The theme that these girls are way too mature for high school boys also plays out in the instant connection between Spencer and her older sister’s adorably nerdy British fiance.  Bellasario gives the most interesting performance on the show, giving the overachiever she plays an edge that suggests simmering repressed rage.  Of course a med school student would be instantly fascinated by a high school junior.  It’s a compelling fantasy. Every teenage girl is convinced she is more mature and sophisticated then the high school boys. But even ‘Gossip Girl’ did not make any of its major couples relationships technically illegal.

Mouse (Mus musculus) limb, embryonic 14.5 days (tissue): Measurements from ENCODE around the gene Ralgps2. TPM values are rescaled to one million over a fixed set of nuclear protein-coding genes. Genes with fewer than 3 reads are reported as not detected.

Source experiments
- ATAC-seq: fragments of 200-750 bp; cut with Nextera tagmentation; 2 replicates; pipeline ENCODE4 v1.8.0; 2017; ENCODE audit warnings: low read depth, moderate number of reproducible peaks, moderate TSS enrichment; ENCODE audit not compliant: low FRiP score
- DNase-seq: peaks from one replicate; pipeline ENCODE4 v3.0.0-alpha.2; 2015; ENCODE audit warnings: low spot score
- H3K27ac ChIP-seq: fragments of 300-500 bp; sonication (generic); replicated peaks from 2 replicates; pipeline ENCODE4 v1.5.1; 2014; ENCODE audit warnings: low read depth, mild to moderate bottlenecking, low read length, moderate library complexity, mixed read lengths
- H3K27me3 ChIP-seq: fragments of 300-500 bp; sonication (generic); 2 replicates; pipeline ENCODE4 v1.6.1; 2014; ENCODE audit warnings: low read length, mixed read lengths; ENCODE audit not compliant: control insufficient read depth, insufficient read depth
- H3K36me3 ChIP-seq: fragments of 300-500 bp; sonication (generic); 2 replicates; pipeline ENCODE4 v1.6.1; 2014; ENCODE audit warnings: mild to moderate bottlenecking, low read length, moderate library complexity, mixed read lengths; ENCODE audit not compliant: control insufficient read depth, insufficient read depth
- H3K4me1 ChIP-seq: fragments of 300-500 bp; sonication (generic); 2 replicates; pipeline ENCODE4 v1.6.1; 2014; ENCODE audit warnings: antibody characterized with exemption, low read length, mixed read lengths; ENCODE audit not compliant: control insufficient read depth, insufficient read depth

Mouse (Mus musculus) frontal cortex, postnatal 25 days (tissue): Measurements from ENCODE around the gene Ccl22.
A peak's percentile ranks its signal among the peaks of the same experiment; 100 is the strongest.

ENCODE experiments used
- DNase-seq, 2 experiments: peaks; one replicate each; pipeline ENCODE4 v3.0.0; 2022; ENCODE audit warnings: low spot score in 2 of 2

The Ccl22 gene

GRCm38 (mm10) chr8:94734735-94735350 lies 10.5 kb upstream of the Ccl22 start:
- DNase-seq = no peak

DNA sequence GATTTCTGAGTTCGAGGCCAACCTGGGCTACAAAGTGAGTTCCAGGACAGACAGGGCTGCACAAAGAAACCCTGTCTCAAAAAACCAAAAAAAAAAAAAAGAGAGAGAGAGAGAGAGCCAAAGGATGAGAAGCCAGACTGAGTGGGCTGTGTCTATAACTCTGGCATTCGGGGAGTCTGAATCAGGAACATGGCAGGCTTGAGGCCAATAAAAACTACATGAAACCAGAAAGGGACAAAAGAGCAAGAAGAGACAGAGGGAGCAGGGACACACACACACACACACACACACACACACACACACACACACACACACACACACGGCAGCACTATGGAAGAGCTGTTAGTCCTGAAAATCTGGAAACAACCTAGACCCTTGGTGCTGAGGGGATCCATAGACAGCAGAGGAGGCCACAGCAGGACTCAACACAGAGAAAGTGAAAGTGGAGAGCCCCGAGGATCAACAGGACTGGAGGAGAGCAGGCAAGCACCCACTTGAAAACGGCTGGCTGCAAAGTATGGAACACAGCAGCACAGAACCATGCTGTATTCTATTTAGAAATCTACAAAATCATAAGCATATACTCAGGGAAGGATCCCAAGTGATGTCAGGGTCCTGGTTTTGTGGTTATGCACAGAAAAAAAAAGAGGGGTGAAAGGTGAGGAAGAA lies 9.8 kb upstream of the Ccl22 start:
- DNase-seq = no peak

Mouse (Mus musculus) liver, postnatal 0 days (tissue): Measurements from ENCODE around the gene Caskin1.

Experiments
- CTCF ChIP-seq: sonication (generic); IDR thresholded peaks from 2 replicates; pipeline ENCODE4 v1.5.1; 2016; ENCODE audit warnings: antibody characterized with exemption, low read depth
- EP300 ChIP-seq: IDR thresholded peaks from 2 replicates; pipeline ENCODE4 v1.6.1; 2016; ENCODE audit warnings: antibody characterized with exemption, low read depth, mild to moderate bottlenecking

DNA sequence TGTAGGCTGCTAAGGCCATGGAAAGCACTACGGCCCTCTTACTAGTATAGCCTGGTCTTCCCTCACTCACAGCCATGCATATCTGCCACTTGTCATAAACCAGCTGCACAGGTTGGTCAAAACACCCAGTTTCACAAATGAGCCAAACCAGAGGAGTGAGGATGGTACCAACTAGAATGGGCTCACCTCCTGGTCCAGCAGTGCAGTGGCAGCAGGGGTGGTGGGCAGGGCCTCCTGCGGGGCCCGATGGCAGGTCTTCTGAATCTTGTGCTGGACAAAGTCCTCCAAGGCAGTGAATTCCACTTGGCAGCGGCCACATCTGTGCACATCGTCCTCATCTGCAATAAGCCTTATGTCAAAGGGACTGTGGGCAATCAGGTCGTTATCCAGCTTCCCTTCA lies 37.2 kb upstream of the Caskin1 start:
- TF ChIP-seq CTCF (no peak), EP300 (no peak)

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Emily is supposedly struggling with her sexual orientation. She’s so deep in the closet she has a boyfriend.  But that does not stop her from busting a move on her ancient new neighbor – who is allegedly still in high school – a few days after meeting with her.  Casting the 31 year old Bianca Lawson — who also plays all-powerful 19th century adult witch Emily on ‘Vampire Diaries’ as a teenager may be the most absurd aspect of this absurd show. I hope it turns out that she is a con artist masquerading as a college student so that her presence makes some sense.